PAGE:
Despite significant breakthroughs in the prevention and treatment of malignant diseases, cancer remains one of the leading causes of death worldwide. Research has led to an unprecedented understanding of the molecular underpinning of cancer, leading to an explosion of targeted therapy options - personalized immunotherapy, genome editing and rational drug design are just a few of the novel ideas that will massively change how we target cancer therapeutically. However, there are numerous challenges that need to be overcome before delivering on the promise of personalized cancer therapy. In particular, the challenge of therapy resistance is enormous.
Anti-cancer drug resistance is the major cause of death of cancer patients with disseminated tumors. Clinical evidence shows that, despite initial response to treatment, drug-resistant cancer cells frequently evolve, and eventually most tumors become resistant to all available therapies.
In recognition of this challenge we propose to establish the International PhD Program in Translational Oncology (IPPTO) as a center of training and research excellence within the PhD thesis program “Malignant Diseases” (» MADI of the Medical University of Vienna (MedUni Vienna). Through the "Cancer Research/Oncology" research cluster and the “Comprehensive Cancer Center”, MedUni Vienna has created a collaborative environment to support scientists and clinicians in their pursuit to reduce the burden of cancer. In the past 10 years, the MADI program has become the largest and best established PhD program at the MedUniWien, with the highest number of currently enrolled students and graduates. We selected the top scientists of MADI program, who will join forces to develop a new research focus on therapy resistant cancer.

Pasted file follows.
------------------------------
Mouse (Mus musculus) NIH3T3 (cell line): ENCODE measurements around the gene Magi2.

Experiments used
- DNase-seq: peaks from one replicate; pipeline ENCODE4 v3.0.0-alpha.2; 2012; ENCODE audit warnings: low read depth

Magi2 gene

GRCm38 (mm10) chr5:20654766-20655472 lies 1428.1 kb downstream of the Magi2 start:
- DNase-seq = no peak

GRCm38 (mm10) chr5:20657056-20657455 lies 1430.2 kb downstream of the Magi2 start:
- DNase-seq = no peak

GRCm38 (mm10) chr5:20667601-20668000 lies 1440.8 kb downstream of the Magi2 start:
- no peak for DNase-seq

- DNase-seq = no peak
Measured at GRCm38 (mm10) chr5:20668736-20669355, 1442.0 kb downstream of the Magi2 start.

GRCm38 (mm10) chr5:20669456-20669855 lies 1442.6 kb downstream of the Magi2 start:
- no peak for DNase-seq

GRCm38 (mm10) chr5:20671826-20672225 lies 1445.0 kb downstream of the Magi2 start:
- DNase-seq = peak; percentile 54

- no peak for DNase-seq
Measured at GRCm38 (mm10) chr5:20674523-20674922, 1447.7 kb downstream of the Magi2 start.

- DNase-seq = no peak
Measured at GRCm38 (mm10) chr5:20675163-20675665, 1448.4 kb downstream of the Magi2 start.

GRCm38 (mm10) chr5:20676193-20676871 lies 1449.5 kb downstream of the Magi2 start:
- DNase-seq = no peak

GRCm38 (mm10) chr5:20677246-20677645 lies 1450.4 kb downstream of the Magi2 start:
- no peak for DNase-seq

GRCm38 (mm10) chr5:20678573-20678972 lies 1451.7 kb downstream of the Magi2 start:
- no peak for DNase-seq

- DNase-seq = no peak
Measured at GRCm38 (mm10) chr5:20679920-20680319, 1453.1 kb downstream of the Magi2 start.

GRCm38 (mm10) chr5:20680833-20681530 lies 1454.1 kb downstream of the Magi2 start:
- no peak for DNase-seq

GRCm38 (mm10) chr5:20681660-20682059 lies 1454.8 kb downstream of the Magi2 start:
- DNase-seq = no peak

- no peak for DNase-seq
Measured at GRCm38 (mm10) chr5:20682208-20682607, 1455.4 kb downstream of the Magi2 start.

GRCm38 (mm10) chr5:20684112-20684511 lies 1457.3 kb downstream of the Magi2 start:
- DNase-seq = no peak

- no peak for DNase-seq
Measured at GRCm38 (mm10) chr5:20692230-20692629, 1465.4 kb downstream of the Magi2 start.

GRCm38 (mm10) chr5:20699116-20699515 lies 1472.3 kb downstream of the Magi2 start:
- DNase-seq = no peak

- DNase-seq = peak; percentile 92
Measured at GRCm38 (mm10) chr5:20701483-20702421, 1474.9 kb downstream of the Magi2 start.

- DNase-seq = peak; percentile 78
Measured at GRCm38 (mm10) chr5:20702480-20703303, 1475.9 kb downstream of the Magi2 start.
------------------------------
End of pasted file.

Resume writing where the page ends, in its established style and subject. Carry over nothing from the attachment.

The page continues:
The extraordinary complexity of the resistance mechanisms represents a challenge that no single laboratory can conquer. The collaborative research training program is based on the strong research relationship and the complementary skills of the participating faculty members. By sharing the technology and the know-how across the platform, we will strive to achieve the critical mass of collective expertise needed to match the scope of the research problem. However, it cannot be expected that a single drug resistance mechanism will be dominant in predicting poor treatment outcome. We have therefore identified three focus research areas that we consider of paramount importance for understanding drug responses and tumor resistance.
Thus, the proposed PhD projects will focus on (1) cellular mechanisms, (2) tumor cell plasticity and (3) the tumor microenvironment, to better understand mechanisms shaping anticancer therapy responses, design strategies to better stratify patients and to identify potential strategies that delay or impair drug resistance.